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Old Jan 25, 2015, 04:19 AM
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Joined Aug 2011
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Gimbal Motor vs Propulsion Motor

Hello,

What are the design differences between an outrunner brushless motor used for propulsion compared to the motors used for camera gimbal stabilization?

For example:

http://www.rctigermotor.com/html/pro.../Professional/
VS
http://www.rctigermotor.com/html/pro...Gimbal_Motors/
?

Why not use simple servos for camera gimbal stabilization ?
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Old Jan 27, 2015, 12:48 AM
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Australia, VIC, Melbourne
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Servo resolution is to large for this (the image will jitter).

Gimbal motors are high resistance (low current, low Kv) ones for propulsion will use fewer winds of thicker wire to allow for more power.
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Old Jan 27, 2015, 08:41 AM
homo ludens modellisticus
Ron van Sommeren's Avatar
The Netherlands, GE, Nijmegen
Joined Feb 2001
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And the high(er) resistance is the result of low Kv (more windings in the coils, thinner copperwire). Higher resistance is not the aim.

Vriendelijke groeten Ron
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Old Jan 27, 2015, 09:25 AM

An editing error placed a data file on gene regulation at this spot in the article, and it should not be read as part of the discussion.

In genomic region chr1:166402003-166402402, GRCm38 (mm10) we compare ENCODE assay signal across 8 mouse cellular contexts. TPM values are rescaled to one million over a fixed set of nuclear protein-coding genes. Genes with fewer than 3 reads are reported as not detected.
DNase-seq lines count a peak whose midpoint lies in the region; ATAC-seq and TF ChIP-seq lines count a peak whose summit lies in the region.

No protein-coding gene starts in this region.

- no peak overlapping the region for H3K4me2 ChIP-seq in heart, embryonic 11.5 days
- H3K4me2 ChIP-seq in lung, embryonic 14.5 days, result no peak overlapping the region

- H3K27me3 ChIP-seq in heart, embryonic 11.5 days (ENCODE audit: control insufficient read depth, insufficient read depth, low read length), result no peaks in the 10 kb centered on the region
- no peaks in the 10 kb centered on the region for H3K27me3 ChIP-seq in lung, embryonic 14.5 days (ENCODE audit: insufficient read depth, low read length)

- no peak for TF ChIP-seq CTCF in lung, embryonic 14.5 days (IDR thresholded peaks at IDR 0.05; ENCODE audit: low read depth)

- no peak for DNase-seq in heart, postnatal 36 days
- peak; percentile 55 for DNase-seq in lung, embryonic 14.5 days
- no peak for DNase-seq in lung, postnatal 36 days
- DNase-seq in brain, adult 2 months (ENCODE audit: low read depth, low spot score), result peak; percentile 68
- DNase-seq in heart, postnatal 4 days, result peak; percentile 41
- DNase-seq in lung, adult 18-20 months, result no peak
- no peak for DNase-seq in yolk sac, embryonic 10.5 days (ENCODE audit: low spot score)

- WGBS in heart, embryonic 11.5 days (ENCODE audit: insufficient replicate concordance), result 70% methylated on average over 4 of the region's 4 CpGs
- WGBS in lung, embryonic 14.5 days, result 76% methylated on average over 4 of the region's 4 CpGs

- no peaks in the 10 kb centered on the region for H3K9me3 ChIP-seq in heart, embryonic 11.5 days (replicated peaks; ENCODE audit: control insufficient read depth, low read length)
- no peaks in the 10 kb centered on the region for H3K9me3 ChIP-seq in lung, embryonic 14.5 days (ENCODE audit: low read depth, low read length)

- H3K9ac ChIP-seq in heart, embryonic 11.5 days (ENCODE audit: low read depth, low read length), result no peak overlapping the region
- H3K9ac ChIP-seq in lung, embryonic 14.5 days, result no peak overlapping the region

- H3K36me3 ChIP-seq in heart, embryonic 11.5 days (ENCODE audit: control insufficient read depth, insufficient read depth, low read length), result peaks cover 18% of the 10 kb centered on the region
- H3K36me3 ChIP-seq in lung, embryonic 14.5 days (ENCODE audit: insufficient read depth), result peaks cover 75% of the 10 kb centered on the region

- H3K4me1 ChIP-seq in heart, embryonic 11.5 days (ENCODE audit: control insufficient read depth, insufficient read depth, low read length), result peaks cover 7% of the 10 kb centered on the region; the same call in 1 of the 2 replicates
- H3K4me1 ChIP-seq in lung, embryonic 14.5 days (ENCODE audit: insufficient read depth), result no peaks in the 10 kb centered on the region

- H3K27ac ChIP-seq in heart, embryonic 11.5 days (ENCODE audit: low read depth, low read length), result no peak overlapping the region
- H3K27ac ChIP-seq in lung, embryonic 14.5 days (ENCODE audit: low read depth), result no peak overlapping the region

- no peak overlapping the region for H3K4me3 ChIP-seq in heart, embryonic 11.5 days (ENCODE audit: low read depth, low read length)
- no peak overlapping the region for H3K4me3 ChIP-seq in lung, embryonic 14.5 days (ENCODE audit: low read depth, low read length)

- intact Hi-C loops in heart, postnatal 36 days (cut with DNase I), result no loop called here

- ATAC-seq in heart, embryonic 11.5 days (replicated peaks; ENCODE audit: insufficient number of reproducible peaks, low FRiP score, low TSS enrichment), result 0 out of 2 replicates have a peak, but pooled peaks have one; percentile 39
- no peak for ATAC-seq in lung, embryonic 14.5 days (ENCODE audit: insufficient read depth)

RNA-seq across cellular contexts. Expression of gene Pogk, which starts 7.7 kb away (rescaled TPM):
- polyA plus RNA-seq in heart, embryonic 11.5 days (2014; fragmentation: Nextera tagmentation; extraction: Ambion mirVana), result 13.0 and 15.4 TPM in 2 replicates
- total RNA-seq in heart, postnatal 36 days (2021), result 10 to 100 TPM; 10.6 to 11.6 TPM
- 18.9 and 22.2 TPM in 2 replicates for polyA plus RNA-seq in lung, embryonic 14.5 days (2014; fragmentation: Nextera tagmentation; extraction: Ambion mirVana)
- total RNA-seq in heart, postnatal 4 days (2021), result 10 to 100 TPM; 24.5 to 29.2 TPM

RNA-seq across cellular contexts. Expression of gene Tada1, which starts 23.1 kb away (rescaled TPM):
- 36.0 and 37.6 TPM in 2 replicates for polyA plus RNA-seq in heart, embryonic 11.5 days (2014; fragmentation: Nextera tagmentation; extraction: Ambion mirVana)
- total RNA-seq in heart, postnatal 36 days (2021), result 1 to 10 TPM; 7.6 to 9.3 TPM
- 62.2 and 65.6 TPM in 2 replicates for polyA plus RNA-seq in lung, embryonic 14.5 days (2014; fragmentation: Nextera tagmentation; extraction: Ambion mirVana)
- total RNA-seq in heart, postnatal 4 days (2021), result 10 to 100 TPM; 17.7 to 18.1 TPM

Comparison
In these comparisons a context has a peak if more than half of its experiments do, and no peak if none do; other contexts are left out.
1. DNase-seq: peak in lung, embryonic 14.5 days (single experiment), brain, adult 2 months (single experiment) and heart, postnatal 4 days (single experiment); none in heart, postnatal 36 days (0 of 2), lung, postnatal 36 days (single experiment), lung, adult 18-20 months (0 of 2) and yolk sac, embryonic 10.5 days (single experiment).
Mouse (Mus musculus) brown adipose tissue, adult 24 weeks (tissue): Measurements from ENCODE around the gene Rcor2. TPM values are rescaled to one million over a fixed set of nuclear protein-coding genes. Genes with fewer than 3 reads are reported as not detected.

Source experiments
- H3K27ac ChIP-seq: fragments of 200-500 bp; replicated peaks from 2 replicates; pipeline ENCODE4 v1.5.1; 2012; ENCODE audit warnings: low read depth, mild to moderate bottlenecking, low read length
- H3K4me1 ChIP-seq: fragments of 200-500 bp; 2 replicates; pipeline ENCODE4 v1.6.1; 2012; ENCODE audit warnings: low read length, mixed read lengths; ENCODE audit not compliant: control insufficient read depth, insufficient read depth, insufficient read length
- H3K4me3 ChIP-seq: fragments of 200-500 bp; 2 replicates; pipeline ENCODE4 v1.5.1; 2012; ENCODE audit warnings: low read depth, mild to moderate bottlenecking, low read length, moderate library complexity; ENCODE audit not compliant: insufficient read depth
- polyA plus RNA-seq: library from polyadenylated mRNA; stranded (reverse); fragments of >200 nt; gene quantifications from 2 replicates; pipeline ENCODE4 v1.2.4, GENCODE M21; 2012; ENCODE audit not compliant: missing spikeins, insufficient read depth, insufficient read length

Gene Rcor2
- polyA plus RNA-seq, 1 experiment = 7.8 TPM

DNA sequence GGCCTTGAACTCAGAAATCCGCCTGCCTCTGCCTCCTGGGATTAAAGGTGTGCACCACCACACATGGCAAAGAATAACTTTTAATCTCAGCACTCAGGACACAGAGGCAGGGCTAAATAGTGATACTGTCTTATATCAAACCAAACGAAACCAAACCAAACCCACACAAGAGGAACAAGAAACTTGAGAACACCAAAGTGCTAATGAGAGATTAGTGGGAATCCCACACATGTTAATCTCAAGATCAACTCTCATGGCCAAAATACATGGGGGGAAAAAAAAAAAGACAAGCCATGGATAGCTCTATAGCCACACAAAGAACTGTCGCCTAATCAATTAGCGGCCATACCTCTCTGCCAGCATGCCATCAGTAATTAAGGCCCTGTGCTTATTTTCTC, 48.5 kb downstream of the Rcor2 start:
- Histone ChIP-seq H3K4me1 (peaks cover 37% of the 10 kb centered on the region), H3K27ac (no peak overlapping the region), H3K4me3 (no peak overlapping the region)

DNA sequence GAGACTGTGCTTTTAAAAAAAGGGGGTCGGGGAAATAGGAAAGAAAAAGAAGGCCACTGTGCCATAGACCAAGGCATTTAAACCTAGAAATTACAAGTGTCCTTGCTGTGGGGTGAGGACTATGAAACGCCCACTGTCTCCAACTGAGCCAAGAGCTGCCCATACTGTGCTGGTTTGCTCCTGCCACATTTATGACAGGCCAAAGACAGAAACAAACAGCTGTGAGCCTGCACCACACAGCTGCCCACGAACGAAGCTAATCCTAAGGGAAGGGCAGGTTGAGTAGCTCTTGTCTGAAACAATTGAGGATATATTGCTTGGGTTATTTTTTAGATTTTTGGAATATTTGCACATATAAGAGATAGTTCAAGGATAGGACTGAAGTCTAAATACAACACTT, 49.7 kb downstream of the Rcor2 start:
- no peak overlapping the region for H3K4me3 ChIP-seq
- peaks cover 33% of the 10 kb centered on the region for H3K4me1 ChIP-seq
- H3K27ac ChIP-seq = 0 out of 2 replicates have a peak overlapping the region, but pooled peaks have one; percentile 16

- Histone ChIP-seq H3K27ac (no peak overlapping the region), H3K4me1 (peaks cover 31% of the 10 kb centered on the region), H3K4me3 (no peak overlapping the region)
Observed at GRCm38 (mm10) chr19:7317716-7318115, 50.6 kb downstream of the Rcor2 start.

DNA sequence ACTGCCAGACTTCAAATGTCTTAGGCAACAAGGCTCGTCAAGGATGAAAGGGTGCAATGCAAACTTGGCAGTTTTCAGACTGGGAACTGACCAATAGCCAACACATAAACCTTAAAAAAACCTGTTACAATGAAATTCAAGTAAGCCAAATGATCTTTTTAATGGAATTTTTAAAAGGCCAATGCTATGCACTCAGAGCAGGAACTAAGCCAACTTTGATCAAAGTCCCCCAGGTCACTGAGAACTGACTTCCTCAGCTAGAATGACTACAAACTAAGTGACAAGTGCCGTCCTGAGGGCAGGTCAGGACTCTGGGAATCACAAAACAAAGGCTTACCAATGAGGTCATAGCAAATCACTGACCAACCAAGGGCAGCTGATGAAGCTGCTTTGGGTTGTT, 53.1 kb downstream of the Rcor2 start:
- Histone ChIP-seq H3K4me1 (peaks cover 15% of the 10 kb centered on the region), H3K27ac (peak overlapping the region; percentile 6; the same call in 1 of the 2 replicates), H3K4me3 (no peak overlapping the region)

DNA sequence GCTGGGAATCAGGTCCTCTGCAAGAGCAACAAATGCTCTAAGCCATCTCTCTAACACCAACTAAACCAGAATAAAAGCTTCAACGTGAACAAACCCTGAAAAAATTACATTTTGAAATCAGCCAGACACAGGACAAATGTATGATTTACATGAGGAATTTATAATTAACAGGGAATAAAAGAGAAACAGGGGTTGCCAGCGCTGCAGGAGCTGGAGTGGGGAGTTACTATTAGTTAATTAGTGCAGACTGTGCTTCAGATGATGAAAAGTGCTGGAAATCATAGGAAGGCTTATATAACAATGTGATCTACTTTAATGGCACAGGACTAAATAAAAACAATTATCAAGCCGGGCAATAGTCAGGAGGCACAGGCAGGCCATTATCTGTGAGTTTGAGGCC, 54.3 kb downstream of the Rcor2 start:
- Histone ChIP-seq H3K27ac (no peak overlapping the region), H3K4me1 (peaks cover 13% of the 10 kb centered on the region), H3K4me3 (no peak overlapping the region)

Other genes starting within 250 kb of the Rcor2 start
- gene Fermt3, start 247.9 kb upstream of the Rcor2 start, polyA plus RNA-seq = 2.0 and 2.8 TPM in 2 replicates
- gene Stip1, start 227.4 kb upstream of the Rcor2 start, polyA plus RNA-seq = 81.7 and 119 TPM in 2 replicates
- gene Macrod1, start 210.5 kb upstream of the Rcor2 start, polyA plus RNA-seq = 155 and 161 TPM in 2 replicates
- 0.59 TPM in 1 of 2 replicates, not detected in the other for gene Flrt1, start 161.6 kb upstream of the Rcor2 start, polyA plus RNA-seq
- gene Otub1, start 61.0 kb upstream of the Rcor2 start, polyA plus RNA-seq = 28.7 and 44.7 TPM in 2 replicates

OlliW
Joined Sep 2009
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I beg pardon, but higher resistance is the aim, and low KV is the result

the motor is essentially not rotating
=> the actual KV is totally irrelevant
=> the resistance is basically determined via Ohm's law by the required current and the used battery, and practical values are e.g. 1A and 12V => 12 Ohm
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Old Jan 27, 2015, 09:27 AM
homo ludens modellisticus
Ron van Sommeren's Avatar
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What is the purpose of the high resistance, how is it used? To control torque?

Vriendelijke groeten Ron
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Old Jan 27, 2015, 09:31 AM
OlliW
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=> the resistance is basically determined via Ohm's law by the required current and the used battery, and practical values are e.g. 1A and 12V => 12 Ohm

???
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Old Jan 27, 2015, 12:21 PM